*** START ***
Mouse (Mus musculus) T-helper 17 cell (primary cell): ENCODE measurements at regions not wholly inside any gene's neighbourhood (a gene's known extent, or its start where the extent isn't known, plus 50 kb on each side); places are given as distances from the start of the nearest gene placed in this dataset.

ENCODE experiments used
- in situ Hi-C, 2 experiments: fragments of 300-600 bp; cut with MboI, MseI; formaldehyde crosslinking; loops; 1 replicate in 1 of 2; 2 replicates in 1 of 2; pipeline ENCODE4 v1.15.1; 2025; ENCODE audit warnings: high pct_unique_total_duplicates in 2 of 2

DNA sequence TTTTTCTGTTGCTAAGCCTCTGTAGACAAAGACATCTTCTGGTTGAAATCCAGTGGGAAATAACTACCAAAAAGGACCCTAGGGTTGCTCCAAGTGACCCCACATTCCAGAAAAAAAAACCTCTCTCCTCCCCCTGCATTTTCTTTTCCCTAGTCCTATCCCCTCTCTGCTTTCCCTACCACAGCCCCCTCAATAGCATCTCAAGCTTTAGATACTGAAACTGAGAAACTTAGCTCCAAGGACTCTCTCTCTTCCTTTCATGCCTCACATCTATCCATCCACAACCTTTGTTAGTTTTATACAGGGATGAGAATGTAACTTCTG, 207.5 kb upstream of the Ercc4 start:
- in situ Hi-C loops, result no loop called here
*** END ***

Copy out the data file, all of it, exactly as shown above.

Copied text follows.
Mouse (Mus musculus) T-helper 17 cell (primary cell): ENCODE measurements at regions not wholly inside any gene's neighbourhood (a gene's known extent, or its start where the extent isn't known, plus 50 kb on each side); places are given as distances from the start of the nearest gene placed in this dataset.

ENCODE experiments used
- in situ Hi-C, 2 experiments: fragments of 300-600 bp; cut with MboI, MseI; formaldehyde crosslinking; loops; 1 replicate in 1 of 2; 2 replicates in 1 of 2; pipeline ENCODE4 v1.15.1; 2025; ENCODE audit warnings: high pct_unique_total_duplicates in 2 of 2

DNA sequence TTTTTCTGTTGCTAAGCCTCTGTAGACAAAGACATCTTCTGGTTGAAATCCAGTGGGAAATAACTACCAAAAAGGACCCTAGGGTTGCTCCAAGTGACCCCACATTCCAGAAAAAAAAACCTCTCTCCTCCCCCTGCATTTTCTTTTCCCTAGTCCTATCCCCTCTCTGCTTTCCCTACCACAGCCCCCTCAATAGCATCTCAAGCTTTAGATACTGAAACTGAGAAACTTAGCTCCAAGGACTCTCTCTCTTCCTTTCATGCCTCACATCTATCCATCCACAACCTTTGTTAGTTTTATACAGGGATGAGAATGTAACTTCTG, 207.5 kb upstream of the Ercc4 start:
- in situ Hi-C loops, result no loop called here